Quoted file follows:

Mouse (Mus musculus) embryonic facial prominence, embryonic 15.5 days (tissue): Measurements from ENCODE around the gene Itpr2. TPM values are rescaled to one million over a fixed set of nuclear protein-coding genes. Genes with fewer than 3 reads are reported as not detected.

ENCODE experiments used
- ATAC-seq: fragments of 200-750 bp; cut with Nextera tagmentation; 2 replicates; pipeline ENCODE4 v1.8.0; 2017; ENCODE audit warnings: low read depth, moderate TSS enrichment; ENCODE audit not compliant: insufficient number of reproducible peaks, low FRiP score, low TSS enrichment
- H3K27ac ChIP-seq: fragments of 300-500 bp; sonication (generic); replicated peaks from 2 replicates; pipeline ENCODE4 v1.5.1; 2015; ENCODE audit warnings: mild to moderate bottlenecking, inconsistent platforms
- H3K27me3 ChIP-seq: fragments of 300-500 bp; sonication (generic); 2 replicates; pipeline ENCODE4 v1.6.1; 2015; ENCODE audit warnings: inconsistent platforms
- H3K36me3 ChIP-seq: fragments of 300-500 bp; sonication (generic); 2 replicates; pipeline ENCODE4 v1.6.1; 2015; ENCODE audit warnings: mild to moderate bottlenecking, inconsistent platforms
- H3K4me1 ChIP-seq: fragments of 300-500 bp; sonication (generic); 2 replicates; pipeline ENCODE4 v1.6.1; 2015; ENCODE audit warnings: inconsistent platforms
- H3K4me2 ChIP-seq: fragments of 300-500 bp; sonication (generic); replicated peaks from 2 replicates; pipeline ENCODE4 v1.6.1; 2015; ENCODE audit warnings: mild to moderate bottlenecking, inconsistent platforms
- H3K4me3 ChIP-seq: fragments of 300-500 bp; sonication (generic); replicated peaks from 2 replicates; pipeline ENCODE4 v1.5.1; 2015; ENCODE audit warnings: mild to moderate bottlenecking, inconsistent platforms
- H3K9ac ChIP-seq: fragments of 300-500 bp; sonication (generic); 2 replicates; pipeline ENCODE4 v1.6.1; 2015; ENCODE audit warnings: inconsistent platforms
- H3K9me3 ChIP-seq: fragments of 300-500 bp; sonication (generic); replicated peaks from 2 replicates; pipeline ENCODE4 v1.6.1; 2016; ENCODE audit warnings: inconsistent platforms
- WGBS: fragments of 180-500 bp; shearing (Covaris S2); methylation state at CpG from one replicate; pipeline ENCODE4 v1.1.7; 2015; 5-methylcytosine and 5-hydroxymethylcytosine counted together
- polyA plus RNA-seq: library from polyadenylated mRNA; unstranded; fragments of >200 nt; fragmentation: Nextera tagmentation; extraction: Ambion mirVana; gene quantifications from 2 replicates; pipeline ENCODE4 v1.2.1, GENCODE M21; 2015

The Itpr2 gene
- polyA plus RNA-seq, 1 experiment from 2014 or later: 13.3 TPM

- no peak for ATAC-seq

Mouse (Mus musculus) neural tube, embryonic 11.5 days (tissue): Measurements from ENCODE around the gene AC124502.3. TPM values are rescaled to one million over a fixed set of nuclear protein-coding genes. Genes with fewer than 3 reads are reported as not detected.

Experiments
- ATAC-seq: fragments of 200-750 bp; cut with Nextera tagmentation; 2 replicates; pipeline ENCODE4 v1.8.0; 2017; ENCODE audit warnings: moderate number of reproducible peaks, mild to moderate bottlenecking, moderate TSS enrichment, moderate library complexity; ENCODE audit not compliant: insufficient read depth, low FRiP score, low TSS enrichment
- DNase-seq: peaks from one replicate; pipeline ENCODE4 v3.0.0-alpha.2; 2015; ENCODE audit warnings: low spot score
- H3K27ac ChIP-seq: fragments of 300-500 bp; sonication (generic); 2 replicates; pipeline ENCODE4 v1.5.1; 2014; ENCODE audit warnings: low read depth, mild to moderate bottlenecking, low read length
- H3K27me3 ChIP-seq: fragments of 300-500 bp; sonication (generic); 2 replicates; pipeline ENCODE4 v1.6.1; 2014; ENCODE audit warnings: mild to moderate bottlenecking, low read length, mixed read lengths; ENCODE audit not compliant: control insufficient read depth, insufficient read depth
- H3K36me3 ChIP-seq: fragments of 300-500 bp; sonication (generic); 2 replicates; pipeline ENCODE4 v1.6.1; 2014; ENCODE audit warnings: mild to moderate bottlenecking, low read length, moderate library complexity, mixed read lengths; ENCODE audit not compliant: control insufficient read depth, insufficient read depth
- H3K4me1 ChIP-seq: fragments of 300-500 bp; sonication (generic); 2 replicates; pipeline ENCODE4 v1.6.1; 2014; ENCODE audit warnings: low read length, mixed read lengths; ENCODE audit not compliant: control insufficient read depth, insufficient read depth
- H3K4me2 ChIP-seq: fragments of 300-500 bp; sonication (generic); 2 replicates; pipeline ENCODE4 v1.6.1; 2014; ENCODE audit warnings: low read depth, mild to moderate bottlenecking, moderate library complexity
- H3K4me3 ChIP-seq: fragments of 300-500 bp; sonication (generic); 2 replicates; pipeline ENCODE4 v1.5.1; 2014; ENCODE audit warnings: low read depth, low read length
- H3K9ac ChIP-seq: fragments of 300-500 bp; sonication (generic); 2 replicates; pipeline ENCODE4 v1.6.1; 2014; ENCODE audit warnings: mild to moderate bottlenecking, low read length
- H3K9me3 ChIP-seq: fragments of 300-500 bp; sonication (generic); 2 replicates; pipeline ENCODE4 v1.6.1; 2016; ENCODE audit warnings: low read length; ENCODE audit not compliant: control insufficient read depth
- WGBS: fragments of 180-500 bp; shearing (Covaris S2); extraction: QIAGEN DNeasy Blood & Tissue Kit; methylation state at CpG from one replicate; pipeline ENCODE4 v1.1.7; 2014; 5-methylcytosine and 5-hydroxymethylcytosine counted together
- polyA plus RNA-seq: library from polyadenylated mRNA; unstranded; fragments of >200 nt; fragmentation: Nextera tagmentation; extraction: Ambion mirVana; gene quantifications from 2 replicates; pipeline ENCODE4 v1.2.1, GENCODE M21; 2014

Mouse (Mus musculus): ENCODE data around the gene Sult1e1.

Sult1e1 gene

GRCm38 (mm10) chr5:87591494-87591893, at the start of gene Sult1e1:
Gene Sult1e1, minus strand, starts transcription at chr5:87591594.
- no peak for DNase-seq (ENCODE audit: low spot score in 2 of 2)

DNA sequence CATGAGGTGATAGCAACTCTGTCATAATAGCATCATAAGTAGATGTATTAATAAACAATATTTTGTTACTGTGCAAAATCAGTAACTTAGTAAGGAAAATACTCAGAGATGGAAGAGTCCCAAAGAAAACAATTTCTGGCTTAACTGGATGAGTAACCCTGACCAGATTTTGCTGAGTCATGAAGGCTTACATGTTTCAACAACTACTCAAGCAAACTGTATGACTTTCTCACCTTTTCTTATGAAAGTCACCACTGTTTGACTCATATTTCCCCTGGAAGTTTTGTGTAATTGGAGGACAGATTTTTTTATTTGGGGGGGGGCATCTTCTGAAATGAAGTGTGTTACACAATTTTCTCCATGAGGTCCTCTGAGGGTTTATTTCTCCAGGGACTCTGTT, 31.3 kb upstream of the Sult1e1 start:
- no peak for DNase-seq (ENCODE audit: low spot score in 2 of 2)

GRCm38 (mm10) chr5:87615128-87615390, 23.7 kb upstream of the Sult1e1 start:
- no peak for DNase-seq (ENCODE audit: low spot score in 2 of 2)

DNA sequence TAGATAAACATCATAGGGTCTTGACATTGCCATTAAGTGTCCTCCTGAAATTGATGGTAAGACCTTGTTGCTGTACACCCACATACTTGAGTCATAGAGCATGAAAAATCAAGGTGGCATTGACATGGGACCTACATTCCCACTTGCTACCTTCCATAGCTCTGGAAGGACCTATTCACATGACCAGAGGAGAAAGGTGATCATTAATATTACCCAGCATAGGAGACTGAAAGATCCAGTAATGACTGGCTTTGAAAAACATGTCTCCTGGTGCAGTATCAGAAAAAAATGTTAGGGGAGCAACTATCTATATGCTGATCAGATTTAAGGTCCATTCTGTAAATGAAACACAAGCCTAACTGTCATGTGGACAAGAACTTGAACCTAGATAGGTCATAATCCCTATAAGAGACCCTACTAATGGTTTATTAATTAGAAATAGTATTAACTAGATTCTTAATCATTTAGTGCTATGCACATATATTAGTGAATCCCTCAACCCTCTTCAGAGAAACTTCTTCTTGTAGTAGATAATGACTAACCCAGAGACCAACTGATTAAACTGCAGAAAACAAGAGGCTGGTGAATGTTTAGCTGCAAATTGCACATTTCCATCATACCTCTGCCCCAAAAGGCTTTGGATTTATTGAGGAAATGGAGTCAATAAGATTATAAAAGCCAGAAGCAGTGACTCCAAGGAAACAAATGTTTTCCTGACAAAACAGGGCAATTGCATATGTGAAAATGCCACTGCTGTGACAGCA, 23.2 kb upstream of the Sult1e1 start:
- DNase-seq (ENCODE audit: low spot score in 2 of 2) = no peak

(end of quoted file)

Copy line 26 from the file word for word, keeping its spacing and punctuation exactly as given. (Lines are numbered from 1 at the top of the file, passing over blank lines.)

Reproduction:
- H3K4me3 ChIP-seq: fragments of 300-500 bp; sonication (generic); 2 replicates; pipeline ENCODE4 v1.5.1; 2014; ENCODE audit warnings: low read depth, low read length